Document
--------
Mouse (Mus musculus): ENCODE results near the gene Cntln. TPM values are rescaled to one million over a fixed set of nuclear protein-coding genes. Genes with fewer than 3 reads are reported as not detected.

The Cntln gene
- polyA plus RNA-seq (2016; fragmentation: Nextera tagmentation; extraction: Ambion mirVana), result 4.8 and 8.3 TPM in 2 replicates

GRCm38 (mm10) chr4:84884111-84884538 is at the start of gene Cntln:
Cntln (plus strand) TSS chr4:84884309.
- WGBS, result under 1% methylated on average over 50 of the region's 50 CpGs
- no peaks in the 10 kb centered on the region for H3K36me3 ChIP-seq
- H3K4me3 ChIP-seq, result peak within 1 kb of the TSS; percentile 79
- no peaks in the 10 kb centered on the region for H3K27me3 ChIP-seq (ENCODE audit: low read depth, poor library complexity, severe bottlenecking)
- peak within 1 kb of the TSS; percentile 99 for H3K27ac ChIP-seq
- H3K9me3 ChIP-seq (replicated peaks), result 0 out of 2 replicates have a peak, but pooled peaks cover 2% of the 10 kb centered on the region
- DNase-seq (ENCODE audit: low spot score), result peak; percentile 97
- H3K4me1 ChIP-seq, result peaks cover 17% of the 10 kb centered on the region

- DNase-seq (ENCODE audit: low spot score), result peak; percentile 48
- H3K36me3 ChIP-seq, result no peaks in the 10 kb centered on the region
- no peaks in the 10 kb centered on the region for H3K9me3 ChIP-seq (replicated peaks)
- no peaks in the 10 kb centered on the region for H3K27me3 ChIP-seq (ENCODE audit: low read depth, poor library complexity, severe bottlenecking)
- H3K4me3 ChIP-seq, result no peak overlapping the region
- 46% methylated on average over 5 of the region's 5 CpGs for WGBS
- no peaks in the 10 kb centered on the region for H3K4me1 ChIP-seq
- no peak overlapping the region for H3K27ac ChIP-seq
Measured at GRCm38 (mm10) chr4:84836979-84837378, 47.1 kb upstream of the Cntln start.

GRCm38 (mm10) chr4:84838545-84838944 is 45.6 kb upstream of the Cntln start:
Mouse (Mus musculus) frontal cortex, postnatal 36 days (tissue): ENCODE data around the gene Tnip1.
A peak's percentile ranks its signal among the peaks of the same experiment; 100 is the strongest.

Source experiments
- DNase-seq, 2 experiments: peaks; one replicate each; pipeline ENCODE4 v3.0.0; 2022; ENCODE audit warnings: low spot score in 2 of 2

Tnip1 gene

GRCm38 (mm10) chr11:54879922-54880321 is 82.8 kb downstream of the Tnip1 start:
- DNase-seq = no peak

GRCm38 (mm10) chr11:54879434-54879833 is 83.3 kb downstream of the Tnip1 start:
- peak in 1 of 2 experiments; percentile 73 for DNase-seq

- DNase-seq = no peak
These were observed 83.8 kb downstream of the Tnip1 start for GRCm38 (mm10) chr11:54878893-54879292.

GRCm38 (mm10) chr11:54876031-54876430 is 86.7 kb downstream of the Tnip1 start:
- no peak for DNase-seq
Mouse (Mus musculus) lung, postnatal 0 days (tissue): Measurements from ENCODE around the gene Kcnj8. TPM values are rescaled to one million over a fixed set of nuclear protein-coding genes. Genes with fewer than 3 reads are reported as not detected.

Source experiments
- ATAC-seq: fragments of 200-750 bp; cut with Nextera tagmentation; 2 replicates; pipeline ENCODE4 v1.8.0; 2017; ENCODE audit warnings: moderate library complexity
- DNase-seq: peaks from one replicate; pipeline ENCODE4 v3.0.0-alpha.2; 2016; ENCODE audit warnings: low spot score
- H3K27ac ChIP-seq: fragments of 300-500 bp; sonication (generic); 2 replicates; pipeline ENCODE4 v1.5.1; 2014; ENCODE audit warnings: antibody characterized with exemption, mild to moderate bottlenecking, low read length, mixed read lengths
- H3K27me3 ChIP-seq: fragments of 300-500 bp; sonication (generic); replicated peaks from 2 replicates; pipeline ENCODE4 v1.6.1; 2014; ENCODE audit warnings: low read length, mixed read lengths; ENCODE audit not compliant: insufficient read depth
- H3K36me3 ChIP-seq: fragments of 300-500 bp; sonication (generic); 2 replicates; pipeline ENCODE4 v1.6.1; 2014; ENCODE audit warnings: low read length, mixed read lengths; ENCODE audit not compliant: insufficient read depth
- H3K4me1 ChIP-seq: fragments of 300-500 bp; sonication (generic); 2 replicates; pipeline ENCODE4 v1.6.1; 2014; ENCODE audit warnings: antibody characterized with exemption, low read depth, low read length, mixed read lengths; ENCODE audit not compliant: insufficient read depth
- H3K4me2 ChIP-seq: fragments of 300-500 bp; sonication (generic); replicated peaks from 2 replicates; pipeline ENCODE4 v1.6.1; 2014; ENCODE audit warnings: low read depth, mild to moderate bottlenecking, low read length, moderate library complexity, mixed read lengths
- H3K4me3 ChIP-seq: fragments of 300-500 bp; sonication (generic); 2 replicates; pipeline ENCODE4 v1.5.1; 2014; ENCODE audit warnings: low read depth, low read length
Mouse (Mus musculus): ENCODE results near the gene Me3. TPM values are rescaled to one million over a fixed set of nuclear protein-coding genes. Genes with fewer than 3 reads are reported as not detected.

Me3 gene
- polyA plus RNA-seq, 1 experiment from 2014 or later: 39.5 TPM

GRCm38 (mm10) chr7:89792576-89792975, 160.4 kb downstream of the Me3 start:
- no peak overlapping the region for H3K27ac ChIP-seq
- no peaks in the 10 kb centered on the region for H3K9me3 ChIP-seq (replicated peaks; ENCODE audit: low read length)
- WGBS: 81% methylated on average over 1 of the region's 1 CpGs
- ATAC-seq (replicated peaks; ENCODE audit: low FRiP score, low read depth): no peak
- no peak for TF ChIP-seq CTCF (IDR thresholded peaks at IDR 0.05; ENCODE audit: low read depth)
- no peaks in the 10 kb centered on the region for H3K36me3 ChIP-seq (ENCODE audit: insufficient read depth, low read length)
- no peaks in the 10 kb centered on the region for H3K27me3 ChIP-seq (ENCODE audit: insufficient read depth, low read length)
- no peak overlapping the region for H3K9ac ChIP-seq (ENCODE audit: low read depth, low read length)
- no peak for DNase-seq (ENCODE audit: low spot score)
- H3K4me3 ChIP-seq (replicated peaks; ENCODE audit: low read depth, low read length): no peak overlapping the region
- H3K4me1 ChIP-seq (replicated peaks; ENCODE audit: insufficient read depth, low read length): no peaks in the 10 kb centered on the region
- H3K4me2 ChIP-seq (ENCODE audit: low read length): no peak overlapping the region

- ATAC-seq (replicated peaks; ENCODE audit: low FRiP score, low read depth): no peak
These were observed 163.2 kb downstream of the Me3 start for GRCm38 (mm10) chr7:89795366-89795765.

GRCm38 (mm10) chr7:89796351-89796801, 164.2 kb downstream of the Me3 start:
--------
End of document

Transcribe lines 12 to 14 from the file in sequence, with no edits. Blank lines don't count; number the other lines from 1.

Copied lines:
- DNase-seq (ENCODE audit: low spot score), result peak; percentile 97
- H3K4me1 ChIP-seq, result peaks cover 17% of the 10 kb centered on the region

- DNase-seq (ENCODE audit: low spot score), result peak; percentile 48